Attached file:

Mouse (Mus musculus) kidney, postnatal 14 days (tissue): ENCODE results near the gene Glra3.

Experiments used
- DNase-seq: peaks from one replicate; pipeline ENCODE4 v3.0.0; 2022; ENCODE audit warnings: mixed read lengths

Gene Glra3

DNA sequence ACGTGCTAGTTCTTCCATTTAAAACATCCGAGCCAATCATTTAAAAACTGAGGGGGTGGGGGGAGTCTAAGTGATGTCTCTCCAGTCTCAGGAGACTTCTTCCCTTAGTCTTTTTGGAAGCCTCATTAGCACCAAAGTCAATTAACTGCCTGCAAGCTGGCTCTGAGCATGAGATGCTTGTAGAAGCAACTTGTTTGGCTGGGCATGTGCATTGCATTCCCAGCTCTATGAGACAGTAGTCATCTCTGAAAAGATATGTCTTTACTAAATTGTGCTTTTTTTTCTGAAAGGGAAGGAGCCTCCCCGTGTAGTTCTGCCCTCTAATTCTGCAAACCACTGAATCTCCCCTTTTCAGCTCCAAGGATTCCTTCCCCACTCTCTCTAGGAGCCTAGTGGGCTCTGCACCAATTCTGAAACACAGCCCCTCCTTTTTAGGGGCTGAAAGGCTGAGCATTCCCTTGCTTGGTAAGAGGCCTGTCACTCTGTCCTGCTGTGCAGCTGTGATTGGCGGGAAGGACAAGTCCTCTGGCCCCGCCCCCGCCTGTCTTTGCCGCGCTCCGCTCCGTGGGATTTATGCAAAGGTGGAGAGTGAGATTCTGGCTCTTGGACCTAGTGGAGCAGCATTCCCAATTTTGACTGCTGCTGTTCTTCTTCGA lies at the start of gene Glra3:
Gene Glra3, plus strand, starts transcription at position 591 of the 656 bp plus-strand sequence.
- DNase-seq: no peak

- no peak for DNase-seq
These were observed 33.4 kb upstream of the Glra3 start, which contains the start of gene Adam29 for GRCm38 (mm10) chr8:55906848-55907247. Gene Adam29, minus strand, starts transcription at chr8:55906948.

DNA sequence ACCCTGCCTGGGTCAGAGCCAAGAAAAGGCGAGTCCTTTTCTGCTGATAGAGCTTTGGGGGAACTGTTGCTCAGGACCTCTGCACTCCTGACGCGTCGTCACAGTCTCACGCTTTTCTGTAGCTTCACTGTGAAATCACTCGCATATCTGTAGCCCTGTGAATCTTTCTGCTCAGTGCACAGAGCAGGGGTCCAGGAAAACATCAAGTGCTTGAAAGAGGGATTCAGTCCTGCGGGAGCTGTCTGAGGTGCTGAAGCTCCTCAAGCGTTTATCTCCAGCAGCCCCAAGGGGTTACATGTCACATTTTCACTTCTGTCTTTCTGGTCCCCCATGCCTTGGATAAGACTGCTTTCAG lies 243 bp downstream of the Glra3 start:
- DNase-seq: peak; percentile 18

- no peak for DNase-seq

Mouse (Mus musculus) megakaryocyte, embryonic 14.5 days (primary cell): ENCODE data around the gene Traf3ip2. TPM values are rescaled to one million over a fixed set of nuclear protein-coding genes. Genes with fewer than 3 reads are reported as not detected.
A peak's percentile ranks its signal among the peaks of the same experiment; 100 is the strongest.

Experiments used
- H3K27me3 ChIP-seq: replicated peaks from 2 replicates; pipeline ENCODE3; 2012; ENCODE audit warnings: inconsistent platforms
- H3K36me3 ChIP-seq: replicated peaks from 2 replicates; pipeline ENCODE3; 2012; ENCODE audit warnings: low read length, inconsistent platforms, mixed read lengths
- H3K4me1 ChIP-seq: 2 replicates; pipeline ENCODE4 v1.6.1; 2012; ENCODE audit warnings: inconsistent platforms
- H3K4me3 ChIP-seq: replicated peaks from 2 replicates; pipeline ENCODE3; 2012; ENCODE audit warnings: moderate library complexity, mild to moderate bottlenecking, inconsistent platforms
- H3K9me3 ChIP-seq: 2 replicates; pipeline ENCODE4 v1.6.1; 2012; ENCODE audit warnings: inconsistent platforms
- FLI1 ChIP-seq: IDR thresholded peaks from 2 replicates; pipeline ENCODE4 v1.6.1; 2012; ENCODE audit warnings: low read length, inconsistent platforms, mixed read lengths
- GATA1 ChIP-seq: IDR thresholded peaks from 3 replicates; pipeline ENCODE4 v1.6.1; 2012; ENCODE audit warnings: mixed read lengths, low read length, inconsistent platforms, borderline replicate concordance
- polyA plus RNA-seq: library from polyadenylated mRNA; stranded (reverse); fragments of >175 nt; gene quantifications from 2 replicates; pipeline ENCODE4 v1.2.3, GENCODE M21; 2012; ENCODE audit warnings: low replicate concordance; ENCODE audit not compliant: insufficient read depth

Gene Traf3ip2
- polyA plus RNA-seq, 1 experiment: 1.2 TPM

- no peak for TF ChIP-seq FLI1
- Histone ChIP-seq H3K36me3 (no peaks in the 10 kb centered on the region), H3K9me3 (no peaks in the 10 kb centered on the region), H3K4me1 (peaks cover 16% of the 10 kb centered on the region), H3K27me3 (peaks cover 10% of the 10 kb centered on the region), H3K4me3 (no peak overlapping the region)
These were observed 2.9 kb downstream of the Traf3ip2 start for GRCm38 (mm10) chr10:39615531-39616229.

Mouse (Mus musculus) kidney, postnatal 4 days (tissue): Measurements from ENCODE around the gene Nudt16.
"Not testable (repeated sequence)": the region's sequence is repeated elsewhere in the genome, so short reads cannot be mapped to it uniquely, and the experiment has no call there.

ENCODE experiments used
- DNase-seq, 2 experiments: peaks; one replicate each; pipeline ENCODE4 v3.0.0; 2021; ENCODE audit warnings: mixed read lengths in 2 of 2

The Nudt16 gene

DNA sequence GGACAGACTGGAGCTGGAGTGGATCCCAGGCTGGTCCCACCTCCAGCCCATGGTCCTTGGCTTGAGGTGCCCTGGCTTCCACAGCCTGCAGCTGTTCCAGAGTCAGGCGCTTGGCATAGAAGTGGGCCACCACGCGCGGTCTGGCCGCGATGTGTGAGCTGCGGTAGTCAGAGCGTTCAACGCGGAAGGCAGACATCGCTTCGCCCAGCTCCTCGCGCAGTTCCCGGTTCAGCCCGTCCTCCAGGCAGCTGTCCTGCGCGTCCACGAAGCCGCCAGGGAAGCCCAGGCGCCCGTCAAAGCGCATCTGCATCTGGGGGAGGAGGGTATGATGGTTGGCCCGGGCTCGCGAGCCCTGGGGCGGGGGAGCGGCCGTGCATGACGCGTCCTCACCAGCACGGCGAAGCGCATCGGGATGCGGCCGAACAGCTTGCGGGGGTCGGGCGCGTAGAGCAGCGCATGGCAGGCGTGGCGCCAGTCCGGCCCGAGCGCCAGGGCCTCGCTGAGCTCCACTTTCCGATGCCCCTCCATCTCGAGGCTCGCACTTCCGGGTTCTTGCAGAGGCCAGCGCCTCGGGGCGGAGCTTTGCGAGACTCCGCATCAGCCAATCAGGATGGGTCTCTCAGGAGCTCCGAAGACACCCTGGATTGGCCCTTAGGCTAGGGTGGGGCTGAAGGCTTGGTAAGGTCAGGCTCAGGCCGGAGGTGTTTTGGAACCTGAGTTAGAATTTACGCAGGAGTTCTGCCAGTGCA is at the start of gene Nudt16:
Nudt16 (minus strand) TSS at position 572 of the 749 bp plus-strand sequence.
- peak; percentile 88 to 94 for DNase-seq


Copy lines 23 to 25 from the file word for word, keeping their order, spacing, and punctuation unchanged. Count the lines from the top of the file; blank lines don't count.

- polyA plus RNA-seq: library from polyadenylated mRNA; stranded (reverse); fragments of >175 nt; gene quantifications from 2 replicates; pipeline ENCODE4 v1.2.3, GENCODE M21; 2012; ENCODE audit warnings: low replicate concordance; ENCODE audit not compliant: insufficient read depth

Gene Traf3ip2
- polyA plus RNA-seq, 1 experiment: 1.2 TPM